Sam makes Short shift of longest pool race

By 05/08/2022News

Article by Julian Linden courtesy of the Australian.

Sam Short blitzed the field to win gold in the 1500m freestyle at the Commonwealth Games on Thursday morning, surging up the rankings of the all-time long-distance greats in Australia’s signature swimming race.

The 18-year-old Short turned the longest race in the pool into a procession after he regained the lead from Northern Ireland’s Daniel Wiffen at the 900m mark, then surged clear to win in a slick time of 14:48.54.

That slashed almost nine seconds off his previous best time – set at last year’s Olympic trials when he was controversially left off the team for Tokyo – and moved him to fifth place on the Australian rankings, behind Grant Hackett, Mack Horton, Kieren Perkins and Jack McLoughlin.

“Amazing, it feels very good,” Short said.

“It’s what I’ve been training for, for a long time and then I finally put the race together properly and ticked the box.

“I would have preferred a good time over the gold but to get both is amazing.

“When I was younger, I had a tendency to gas myself early and now I try to build the race and be smarter.

“I mean, it’s tricky. I think the trick is count once and get it right. My race plan was like building the hundreds. Mentally I was focused. I had someone with me the whole time so I didn’t have room to switch off and I just focused.”

Wiffen held on to take the silver medal while the bronze went to England’s Luke Turley and Australia’s Kieren Pollard was fifth.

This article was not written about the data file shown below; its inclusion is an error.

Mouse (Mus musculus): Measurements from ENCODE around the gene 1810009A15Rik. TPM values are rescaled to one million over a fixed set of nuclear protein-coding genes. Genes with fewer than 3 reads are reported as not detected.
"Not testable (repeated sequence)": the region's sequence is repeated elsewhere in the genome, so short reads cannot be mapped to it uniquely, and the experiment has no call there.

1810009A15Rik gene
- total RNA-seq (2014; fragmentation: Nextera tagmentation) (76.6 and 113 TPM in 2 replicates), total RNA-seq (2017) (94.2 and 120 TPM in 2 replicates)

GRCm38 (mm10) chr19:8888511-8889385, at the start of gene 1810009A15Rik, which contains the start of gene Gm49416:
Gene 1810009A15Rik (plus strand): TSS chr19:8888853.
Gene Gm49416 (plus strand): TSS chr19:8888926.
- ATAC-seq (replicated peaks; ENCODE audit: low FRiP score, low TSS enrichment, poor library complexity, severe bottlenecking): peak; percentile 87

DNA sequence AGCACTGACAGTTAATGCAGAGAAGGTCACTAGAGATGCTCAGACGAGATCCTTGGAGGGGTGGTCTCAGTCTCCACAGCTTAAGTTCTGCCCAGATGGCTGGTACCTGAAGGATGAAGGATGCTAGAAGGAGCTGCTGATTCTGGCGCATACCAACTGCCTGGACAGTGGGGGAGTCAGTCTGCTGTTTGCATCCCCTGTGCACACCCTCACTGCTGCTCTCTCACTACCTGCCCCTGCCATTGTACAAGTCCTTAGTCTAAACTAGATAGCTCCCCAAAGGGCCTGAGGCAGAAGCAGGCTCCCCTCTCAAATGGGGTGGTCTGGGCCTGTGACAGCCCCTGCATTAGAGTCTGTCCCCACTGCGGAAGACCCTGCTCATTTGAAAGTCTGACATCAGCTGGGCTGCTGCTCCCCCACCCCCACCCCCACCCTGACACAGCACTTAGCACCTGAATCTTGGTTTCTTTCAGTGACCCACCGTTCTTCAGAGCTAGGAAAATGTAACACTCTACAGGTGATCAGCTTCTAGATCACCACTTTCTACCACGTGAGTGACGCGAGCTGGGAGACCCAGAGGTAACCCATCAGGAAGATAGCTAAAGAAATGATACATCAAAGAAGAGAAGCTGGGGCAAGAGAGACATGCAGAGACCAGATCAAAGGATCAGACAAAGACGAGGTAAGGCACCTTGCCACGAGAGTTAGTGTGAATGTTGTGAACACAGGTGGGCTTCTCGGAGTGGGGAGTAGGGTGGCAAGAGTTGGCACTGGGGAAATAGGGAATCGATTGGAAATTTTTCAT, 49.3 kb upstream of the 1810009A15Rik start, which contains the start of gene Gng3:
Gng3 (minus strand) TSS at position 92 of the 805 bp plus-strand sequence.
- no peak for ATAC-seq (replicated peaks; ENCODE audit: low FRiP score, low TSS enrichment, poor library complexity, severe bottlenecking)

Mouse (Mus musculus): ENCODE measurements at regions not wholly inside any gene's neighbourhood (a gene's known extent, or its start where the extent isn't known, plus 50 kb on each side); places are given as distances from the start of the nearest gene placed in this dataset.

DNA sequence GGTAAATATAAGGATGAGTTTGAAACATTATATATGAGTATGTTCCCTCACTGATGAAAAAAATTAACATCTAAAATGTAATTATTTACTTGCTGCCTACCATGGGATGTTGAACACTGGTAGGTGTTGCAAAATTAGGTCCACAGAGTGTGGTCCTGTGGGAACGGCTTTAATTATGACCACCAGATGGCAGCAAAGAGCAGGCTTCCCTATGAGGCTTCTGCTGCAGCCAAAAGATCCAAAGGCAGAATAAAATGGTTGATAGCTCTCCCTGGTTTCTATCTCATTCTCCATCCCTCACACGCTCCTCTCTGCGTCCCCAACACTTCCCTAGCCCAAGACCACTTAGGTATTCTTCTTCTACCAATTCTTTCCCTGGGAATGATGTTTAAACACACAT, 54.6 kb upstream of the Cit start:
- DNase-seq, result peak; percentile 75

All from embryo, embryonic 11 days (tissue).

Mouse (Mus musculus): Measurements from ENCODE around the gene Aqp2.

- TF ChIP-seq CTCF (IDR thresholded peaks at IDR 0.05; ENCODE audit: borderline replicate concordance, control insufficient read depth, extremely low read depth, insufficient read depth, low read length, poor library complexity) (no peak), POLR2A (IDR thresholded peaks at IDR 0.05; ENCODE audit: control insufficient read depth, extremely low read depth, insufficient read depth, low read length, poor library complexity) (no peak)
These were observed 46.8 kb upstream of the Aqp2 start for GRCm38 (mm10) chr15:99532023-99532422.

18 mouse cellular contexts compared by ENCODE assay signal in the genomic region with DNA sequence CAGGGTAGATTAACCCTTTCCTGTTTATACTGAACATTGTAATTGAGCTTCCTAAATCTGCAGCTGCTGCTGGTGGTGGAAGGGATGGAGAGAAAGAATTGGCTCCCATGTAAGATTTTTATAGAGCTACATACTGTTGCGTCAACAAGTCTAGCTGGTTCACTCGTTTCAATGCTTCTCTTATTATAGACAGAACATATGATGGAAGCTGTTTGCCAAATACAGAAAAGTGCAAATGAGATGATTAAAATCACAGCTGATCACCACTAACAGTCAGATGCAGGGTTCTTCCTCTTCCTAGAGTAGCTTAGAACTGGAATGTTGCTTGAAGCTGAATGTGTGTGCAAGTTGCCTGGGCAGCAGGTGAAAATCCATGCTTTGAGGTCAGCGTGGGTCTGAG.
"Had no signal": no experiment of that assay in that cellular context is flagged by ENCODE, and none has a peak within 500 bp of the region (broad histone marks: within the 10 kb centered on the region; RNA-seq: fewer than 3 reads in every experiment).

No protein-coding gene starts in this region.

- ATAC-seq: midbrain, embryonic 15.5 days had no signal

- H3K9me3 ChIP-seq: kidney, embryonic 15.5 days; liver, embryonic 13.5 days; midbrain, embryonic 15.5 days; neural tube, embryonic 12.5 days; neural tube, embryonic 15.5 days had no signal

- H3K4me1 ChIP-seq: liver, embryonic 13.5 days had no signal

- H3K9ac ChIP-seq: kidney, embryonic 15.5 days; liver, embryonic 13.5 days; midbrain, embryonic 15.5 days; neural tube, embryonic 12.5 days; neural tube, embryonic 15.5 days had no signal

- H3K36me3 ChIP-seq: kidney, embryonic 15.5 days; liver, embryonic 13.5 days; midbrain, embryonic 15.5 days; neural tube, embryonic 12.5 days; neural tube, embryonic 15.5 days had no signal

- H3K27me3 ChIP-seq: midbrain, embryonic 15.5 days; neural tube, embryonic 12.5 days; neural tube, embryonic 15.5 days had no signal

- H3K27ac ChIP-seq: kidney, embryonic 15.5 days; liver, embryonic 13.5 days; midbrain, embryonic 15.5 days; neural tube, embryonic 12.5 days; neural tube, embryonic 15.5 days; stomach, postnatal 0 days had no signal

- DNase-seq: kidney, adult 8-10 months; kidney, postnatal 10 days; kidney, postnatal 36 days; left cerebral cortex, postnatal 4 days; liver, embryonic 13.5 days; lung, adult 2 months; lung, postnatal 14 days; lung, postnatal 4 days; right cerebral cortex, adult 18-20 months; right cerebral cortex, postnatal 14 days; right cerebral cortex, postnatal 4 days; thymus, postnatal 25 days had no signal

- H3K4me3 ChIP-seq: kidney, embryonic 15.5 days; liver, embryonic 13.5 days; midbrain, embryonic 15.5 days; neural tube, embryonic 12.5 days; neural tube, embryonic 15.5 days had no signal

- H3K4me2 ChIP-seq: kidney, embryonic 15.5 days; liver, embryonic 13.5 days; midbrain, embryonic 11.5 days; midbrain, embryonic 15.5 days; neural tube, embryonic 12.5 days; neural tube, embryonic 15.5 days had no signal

One of Australia’s brightest prospects in freestyle distance swimming, Short also won a silver in the 400m behind his world champion team mate Elijah Winnington and ahead of Horton but said he preferred the new colour.

“It is better than the silverware I got earlier in the week,” Short said.

“I have gone from barely competing out of Queensland to the big stage, and to come and win gold in my first national experience is a lot to handle.’’

Short finished second behind McLoughlin at last year’s Olympics well under the official qualifying time but under Swimming Australia’s cruel rules in place at the time, he had to meet a much higher standard.

Shattered by his omission, he struggled to regain his motivation but eventually did and has been in scintillating form this year.

Swimming Australia has since changed its policy and now uses the official qualifying standards and Short has his sights set on the 2024 Paris Olympics, though he knows he’ll have to go quicker to get on the podium.

“Well, obviously, to be competitive for the medal I need to swim sub 14.40,” he said.

“I think the more you do the 1500m the better you get at it. It’s all about experience and tactics and race plan. And I’m getting better with age with that.”

The men’s 1500m is one of Australia’s favourite races. At the Commonwealth Games, Aussies won the gold the first nine times it was held following the introduction of the metric system.

The streak ended suddenly two decades ago until McLoughlin broke the drought when he won at the Gold Coast four years ago.